I must challenge the Department of the Environment on several issues, in particular the current position regarding landfill sites in the South Antrim constituency. One of the first major debates in the House in 1998 was about the horrendous problems facing residents in Mallusk Road, Newtownabbey regarding the UK Waste Management Ltd landfill site. Over two years later the residents of that area are still living with the uncertainty regarding the phase two application for this site, despite the total opposition of every Assembly Member in the constituency to it.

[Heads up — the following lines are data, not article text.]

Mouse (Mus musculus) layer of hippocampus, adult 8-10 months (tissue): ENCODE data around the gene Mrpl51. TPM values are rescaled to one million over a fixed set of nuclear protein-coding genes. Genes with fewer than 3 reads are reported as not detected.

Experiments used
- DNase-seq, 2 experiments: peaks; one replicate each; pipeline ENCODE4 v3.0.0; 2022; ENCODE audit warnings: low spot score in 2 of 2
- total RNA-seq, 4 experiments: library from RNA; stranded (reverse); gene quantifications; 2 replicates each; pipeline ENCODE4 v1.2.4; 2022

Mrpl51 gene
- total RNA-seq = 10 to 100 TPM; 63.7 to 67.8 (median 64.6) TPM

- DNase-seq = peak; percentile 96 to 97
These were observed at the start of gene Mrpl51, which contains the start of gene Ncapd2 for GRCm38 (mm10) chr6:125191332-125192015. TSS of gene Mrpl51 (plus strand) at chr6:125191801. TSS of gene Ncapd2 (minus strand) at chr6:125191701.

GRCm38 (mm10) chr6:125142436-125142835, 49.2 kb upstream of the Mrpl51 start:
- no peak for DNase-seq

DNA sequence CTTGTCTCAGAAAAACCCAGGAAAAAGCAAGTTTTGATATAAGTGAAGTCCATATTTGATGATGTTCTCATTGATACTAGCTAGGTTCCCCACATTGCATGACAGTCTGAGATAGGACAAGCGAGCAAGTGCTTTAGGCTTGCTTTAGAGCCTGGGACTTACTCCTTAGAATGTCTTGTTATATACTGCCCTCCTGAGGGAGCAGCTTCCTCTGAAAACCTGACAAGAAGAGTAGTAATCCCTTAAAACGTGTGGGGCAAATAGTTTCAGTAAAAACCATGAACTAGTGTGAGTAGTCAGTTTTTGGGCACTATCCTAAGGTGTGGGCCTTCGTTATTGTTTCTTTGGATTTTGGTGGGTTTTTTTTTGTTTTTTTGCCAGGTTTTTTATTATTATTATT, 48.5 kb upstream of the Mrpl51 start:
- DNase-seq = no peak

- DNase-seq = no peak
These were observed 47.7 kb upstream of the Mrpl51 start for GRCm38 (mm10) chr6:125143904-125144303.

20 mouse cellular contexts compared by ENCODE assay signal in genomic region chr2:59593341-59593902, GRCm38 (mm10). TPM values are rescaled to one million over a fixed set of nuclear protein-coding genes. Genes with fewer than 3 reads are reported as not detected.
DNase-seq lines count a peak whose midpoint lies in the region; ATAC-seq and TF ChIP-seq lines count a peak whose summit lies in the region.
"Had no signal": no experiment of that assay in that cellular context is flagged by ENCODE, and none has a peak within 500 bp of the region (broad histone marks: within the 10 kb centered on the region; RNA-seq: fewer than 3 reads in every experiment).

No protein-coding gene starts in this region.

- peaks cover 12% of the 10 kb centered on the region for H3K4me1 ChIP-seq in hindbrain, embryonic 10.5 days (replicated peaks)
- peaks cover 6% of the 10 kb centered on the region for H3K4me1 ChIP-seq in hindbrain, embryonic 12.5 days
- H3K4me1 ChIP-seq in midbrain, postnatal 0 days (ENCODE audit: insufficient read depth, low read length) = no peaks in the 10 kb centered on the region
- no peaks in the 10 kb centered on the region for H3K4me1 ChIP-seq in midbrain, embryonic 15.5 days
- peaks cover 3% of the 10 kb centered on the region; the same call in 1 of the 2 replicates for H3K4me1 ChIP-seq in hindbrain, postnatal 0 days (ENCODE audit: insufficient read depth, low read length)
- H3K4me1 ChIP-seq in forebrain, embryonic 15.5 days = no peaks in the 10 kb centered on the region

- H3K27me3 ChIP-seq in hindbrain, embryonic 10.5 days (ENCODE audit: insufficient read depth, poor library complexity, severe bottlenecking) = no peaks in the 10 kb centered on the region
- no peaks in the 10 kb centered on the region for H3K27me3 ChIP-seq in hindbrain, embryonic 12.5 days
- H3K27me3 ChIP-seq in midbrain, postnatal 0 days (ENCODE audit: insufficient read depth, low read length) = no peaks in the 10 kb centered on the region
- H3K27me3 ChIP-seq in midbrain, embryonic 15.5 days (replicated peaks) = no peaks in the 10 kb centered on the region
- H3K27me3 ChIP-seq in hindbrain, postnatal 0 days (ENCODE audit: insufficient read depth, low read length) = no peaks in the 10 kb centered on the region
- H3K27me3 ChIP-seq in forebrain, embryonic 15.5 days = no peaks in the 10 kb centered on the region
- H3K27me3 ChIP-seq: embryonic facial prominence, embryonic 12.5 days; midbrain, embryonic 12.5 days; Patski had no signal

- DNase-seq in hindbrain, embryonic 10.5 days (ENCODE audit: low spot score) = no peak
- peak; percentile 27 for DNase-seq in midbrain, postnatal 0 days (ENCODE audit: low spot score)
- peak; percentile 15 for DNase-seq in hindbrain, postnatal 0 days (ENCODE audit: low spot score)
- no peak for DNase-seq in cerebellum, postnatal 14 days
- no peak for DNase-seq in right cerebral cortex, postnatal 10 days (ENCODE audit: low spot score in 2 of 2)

In 1995 it was revealed that UK Waste Management Ltd had leased the Cottonmount quarry and intended to take waste from Belfast to Mallusk until 2000. It was also revealed that it had applied for planning permission for the remainder of the quarry complex, which would extend dumping by 20 years. UK Waste Management Ltd stated that, within six months of starting operations, the residents would not be aware that the company was there. Dumping began at the end of February 1996, and the impact was felt immediately. The fears of the residents who had opposed the planning application were realised — the smell, the birds and the litter, both wind-blown and that falling off lorries. Roads and footpaths became hazardous because of the dirt, and the volume and speed of traffic. Meetings were held between the residents and UK Waste Management Ltd, but the problems were not resolved.